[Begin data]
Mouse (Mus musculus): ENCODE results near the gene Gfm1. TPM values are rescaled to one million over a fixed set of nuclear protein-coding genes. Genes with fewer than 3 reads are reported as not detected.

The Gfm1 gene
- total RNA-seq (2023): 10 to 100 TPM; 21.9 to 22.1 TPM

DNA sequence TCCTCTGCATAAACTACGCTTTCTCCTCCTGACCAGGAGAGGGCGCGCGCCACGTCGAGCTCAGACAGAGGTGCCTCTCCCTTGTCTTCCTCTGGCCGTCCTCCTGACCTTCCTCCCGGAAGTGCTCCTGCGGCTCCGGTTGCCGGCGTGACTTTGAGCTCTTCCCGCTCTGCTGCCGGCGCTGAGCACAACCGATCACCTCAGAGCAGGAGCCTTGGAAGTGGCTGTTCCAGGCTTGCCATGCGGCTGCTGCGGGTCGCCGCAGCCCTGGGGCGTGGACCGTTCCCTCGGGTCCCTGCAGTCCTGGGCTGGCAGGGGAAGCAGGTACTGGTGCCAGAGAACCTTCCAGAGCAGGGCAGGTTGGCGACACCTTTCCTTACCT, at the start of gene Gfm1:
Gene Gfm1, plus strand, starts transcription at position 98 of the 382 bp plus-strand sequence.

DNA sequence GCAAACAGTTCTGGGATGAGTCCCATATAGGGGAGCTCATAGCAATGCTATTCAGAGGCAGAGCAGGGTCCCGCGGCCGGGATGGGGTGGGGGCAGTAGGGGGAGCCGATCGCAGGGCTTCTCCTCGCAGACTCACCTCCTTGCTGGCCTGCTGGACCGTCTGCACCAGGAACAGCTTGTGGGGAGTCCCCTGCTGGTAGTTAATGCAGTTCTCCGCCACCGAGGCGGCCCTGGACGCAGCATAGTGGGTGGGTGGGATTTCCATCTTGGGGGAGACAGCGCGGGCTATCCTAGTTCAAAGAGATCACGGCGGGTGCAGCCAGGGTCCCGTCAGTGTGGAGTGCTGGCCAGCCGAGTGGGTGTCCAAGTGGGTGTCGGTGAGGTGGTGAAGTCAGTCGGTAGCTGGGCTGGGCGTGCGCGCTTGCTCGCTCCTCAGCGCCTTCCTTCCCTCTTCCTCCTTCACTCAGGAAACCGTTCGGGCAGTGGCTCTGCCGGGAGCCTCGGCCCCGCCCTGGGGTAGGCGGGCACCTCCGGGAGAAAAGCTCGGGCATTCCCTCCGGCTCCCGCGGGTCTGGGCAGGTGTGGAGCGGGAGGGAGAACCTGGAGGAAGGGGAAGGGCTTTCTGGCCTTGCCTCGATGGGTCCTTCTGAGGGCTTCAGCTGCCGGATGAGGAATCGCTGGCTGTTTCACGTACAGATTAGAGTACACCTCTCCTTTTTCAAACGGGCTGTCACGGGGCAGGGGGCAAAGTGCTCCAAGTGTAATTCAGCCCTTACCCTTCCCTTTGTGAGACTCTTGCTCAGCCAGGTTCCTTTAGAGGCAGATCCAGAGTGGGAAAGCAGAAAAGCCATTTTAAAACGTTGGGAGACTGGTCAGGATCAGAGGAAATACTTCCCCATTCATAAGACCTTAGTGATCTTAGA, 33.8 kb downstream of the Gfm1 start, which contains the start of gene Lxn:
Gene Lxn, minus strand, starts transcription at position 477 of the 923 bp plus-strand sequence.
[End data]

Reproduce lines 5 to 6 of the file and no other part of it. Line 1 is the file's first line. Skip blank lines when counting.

Gene Gfm1, plus strand, starts transcription at position 98 of the 382 bp plus-strand sequence.

DNA sequence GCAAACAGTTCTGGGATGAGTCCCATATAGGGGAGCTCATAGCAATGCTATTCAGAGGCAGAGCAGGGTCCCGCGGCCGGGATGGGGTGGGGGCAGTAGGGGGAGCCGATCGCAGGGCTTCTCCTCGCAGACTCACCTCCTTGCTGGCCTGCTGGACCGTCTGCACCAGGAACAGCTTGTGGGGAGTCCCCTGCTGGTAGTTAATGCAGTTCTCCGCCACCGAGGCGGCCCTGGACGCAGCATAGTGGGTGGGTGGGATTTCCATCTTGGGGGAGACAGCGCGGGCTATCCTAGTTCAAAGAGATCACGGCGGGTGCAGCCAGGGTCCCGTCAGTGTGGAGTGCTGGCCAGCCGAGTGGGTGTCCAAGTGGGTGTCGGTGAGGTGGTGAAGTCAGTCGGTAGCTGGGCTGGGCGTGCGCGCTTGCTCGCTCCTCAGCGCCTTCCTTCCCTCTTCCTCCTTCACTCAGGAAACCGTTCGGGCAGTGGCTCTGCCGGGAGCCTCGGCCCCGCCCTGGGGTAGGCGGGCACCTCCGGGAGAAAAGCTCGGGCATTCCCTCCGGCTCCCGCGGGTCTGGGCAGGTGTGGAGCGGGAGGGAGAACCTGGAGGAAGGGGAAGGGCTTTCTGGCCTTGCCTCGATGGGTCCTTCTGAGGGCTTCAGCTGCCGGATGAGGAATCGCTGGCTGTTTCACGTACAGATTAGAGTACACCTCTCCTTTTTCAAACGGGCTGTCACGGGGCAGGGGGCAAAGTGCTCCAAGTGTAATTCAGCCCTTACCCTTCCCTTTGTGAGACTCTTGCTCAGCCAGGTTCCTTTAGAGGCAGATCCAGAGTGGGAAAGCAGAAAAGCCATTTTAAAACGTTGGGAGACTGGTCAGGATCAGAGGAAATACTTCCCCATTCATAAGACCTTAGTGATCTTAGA, 33.8 kb downstream of the Gfm1 start, which contains the start of gene Lxn: